peace throughout tlie
Refers to Ireland
king, referred with
rhP king, referred with gratifica-
: , .... ,.r .1... t,..: r v
"1" " American Wholesale Coal association
s tour ami regretted that the t overnnu n t officials had person
nin fb ? '""'allv j.articipated in coal profits du.in,
new councils in India. The promise.,. - ' , , , . . , . ,.
oi,on ,... th -..o..L! - i.i'th' VUhI of shortage last fall.
was not ible to iniuunte
Tl..,.- ,.nn,;l. in Tn.lio Tl, .nmL,
i gien ii,,, , he gernment h,
I make every effort to reduce expend -
"7 "" " h" """" "" " ',
Dealing with the subject of Ireland
the king said:
"The sJtate cf affairs in Ireland
grieves me profoundly. I deplore the
campaign of violence and outrage
whereby a small section of my sub
jects seek to sever Ireland from the j."
empire anti i sympathize
loval servants of the crown who are
endeavoring to restore
" .i ..
f and danger
"It is my most earnest hope that
all sections of the people of Ireland
j will insist upon a return to constitu
1 tional niethcds which alone can put
an end to the events which threaten
ruin lo that country and make, possi-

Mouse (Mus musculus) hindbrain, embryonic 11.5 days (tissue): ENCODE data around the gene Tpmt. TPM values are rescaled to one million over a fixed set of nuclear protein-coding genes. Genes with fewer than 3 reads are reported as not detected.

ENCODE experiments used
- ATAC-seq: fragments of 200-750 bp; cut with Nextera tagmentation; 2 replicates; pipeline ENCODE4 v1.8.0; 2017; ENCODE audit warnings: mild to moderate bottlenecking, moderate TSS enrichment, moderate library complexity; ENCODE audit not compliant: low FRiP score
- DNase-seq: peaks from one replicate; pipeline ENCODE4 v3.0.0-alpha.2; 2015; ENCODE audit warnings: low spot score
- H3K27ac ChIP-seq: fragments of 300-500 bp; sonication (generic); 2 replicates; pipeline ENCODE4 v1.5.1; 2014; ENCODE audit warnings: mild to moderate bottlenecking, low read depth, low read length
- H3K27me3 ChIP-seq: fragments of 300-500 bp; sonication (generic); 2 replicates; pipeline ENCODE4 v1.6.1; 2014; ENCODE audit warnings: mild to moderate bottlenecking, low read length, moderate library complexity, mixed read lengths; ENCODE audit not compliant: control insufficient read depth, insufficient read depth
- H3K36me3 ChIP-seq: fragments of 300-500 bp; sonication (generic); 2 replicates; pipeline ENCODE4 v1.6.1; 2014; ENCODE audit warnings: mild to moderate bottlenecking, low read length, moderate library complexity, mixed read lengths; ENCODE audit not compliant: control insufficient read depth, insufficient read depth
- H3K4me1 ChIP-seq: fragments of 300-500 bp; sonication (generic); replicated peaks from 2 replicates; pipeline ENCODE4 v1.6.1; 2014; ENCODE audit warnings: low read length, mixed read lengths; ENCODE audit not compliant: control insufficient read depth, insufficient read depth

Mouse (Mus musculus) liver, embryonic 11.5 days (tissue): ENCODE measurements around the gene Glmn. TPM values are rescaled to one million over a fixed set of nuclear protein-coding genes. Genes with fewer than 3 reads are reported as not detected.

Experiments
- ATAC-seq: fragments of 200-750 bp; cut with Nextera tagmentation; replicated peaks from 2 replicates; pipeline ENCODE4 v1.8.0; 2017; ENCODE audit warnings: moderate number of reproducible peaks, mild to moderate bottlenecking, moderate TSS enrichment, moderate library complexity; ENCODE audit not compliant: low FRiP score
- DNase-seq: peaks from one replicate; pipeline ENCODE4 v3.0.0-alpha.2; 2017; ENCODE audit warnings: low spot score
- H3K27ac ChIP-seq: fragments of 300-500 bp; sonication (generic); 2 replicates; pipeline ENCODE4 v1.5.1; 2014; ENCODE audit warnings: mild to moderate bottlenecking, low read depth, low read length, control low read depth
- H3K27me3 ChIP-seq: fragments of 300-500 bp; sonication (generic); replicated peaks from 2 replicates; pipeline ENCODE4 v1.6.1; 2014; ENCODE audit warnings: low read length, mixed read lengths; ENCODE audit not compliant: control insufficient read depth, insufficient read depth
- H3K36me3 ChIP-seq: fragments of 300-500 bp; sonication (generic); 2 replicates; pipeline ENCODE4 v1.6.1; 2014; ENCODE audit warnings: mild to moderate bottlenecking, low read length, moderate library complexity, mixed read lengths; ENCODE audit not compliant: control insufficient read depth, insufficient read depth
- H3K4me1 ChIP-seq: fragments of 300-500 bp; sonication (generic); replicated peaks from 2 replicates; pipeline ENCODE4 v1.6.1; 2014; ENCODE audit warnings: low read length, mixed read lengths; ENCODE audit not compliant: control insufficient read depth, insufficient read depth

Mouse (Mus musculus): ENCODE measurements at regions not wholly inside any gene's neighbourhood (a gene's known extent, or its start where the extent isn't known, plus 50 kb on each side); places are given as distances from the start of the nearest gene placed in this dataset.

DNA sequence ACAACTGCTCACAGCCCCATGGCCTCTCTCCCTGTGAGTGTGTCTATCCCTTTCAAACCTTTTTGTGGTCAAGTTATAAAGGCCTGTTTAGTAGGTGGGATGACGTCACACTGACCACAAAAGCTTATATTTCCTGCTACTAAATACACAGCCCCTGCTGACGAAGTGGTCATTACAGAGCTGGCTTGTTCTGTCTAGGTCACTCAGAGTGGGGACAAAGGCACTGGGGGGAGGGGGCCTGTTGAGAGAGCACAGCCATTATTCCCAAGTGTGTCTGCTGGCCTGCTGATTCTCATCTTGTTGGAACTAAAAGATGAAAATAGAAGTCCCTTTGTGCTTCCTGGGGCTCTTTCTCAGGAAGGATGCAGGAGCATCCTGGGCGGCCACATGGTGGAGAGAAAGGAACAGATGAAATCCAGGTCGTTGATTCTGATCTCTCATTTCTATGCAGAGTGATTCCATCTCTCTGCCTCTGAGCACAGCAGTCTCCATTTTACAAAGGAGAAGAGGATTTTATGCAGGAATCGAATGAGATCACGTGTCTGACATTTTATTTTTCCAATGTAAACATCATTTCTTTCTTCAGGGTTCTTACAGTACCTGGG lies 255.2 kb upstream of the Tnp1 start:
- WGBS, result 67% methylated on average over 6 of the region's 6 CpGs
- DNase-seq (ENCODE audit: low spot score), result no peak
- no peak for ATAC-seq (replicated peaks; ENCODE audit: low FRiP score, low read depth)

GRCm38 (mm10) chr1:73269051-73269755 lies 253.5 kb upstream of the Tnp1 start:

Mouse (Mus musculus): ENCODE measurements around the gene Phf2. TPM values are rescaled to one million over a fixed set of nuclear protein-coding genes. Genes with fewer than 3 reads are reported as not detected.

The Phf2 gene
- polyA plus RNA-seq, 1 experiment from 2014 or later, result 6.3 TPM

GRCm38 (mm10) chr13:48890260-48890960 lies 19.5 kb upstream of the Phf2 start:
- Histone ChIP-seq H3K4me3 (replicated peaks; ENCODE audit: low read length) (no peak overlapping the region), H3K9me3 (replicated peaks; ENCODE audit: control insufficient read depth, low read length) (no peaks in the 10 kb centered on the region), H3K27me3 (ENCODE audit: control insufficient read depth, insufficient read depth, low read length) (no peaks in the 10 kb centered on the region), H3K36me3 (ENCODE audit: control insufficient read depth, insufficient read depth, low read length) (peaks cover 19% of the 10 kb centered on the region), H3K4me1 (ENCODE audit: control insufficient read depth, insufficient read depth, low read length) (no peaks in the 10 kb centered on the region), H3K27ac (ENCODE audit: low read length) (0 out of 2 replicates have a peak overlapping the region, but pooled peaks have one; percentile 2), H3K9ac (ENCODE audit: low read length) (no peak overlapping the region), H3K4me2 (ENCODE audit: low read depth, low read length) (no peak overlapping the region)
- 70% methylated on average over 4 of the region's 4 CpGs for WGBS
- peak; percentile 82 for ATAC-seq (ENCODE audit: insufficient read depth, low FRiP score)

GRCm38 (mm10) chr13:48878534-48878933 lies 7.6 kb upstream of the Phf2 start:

hie i-eeiincilint inn
and . a lasting
maintain order under conditions or;Jse u u ioun inai . o.ouet en,.
i Th.'ii announcing in brief the honie'own t')l, .
rule bill, the king continued:
-i vin,',.,.i,- 1. ...... ii,.,f tiwJ o..t ti,o
the measures passed durins the
course of the parliamentary session.
He referred to unemployment as the
darkest cloud on the horizon, spring-
I ing less from internal causes than
from contraction of the export trade
i arising out of the poverty of other
! nations and their inability to obtain
credits. The government, he said,
was giving unremitting attention Ic
Peace Talk Continued
LONDON, Dec. 2X Tie interme
diaries who for several weeks have
ouietlv been .trying to bring together
the imperial government and Irish
representatives for the eventual ar
ranging of a truce in Ireland, are not
ceasing tnelr endeavors despite ine
near approach of Christinas which,''
was hoped would mark the cessation
of ihe long continued reign of terror.
Archbishop Chine of Perth. West
ern Australia, whose activities in
Ireland and London are believed to
have an important bearing on prelim
inary negotiations, has returned here
and is reported to have an appoint
ment with Premier Lloyd Georce bu'
he has refused to discuss the pros
pects of a settlement.
In other quarters, however, it is
cstiniateil, that, the negotiations now
going on behind the scenes may hi
expected to come into the open a'
anv moment with an established com
nion giound for actual pmcr parleys
RUSH WORK ON DAM. ornor Campbell today issued u ptwla-
FHOKNIX. ttre. "Jo. The Lisan uiation chIUuj- oA fti people o Ari
dam in Ajmthe county w ill be t.ivn ; iona. io remember the 11. 000,000
ploted by April L actorotJ5 to State '